* Contrasts: "Ask not what your country can do for you, but what you can do for your country"
* Three-part lists: "Where the strong are just, and the weak secure and the peace preserved"
* Combinations of contrasts and lists (by contrasting a third item with the first two): "Not because the communists are doing it, not because we seek their votes, but because it is right"
If the rhetorical structure of sentences is one set of building blocks in the language of public speaking, another involves simple "poetic" devices such as:
In general, the more use of these a speaker makes, the more applause they will get and the more likely it is that they will be recognised as a brilliant orator.
But great communicators differ as to which of these techniques they use most....
SOURCE: BBC News (1-19-11)
Obtained by Irish broadcaster RTE, the letter shows Vatican officials rejected an initiative to begin the "mandatory reporting" of abuse claims.
The proposed policy "gives rise to serious reservations", it says.
The Vatican has persistently said it never instructed bishops to withhold suspicions or evidence of crimes.
Abuse victims in Ireland and the US said the letter, which RTE said it had received from an Irish bishop, was a "smoking gun" that would serve as important evidence in lawsuits against the Church.
But the Vatican said it represented an approach to sex abuse cases shaped by a particular Vatican office, the Congregation for the Clergy, before 2001....
Mr Duvalier was allowed to go free after questioning, but a judge will decide whether his case goes to trial.
The ex-leader, who denies wrongdoing, made a surprise return to Haiti on Sunday after 24 years in exile.
He was regarded as a playboy during his time in office, when he used a brutal militia to control the country.
He said he had "come to help" after last year's devastating earthquake.
Port-au-Prince's chief prosecutor Aristidas Auguste told Reuters that charges of corruption, theft, misappropriation of funds and other alleged crimes had been brought against him.
There have been growing calls for Mr Duvalier to be prosecuted for alleged torture and murder of thousands of people during his rule....
SOURCE: BBC News (1-17-11)
It was a plan to kidnap Adolf Hitler at the aerodrome in Lympne in Kent.
Hitler was to be taken alive from the plane after a rapid descent over The Channel before being bundled into the back of a car and driven to London.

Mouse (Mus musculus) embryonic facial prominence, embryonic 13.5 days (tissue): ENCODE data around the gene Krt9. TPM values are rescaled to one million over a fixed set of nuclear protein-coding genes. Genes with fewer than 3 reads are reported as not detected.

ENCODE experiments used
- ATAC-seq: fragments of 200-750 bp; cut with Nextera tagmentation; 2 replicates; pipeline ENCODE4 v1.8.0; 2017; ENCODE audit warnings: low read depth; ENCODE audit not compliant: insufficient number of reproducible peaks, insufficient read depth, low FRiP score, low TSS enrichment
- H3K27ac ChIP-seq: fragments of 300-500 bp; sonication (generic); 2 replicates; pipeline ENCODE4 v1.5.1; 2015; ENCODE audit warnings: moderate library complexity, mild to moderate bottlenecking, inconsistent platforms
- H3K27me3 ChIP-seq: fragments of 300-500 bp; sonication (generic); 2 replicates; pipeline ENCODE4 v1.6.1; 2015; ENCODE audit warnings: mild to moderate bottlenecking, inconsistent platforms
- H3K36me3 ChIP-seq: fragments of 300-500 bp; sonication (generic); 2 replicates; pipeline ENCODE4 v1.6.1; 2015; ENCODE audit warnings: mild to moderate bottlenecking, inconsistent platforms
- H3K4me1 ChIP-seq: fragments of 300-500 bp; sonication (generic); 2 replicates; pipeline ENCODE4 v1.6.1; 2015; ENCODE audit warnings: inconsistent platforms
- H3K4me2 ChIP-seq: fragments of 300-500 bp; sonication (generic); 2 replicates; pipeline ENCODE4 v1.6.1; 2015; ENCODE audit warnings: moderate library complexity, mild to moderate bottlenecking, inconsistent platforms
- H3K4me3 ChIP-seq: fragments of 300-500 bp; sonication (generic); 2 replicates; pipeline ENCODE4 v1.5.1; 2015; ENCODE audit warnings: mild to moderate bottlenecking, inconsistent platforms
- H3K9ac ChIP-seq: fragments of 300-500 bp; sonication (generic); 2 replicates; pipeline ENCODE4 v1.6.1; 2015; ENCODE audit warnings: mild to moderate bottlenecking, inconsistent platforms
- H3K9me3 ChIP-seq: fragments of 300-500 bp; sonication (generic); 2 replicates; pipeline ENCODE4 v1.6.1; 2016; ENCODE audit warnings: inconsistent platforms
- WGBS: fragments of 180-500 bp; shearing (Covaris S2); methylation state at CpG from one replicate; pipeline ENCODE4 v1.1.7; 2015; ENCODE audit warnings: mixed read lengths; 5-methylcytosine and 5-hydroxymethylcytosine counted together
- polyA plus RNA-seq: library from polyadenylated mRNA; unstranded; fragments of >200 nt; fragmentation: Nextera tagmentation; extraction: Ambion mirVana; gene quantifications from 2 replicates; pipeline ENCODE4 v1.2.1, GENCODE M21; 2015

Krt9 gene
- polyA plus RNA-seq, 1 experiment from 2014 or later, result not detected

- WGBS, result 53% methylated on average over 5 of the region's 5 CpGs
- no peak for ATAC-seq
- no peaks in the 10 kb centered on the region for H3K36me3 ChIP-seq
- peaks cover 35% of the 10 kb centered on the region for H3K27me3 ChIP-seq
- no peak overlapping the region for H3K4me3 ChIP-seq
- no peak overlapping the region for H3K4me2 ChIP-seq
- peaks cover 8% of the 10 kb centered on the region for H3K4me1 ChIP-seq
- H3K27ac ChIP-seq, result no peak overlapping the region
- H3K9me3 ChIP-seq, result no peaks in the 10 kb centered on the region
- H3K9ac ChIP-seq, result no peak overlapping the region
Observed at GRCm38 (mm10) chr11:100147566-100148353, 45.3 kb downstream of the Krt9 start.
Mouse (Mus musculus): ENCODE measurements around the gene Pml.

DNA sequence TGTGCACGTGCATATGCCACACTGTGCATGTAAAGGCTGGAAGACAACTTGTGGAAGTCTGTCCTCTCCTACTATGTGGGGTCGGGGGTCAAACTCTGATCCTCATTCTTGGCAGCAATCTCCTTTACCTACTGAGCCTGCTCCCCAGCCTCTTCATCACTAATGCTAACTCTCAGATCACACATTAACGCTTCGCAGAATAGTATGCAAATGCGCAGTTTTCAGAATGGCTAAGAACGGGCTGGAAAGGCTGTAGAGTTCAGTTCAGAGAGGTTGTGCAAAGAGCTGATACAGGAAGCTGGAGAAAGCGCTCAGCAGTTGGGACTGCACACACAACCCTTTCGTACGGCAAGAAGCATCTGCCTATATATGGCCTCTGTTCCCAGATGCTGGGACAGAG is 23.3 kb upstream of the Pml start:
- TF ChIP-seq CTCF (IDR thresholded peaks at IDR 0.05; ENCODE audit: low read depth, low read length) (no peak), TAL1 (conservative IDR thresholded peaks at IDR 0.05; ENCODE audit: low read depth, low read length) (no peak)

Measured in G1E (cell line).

Evidence of the plan can be found in official RAF documents kept at the National Archives in Kew.
The story began in the Bulgarian capital, Sofia, when a man named Kiroff walked into the British Military Attaché's office and claimed his brother-in-law, Hans Baur, Hitler's personal pilot, was planning to defect in Hitler's plane, with the Führer on board.
"The RAF had to plan for the eventuality of Hitler being brought to Britain," said historian Andy Saunders.
The date set for Baur and Hitler's arrival, 25 March 1941, came and went. The plane never arrived.
Baur spent the rest of the war as Hitler's pilot. So was it really ever likely to happen?
Lionel James Roberts was one of the men employed to bring extra weaponry to the airfield in preparation for Hitler's arrival.
He has since died, but his son recalls being told how secrecy surrounded his father's role in the operation....
Onesphore Rwabukombe, a 54-year-old ethnic Hutu who has lived in Germany for several years, was arrested by German police last summer.
He is charged with genocide, murder, and incitement to genocide and murder.
He could face life in prison if convicted.
"Between April 11 and 15, 1994, the accused ordered and co-ordinated three massacres in which a total of at least 3,730 members of the Tutsi minority who had sought refuge in church buildings were killed," prosecutor Christian Ritscher read out from the charge sheet in court.
Mr Rwabukombe, who was mayor of Muvumba in north-eastern Rwanda, is also accused of having personally taken part in killings by Hutu militia....
Name of source: The Missoulian (Montana)
SOURCE: The Missoulian (Montana) (1-19-11)
On Sunday, a little more than 69 years after notifying the world that "This is no drill - Pearl Harbor is being bombed by the Japanese - this is no drill," the 88-year-old Navy veteran died at his home in Billings.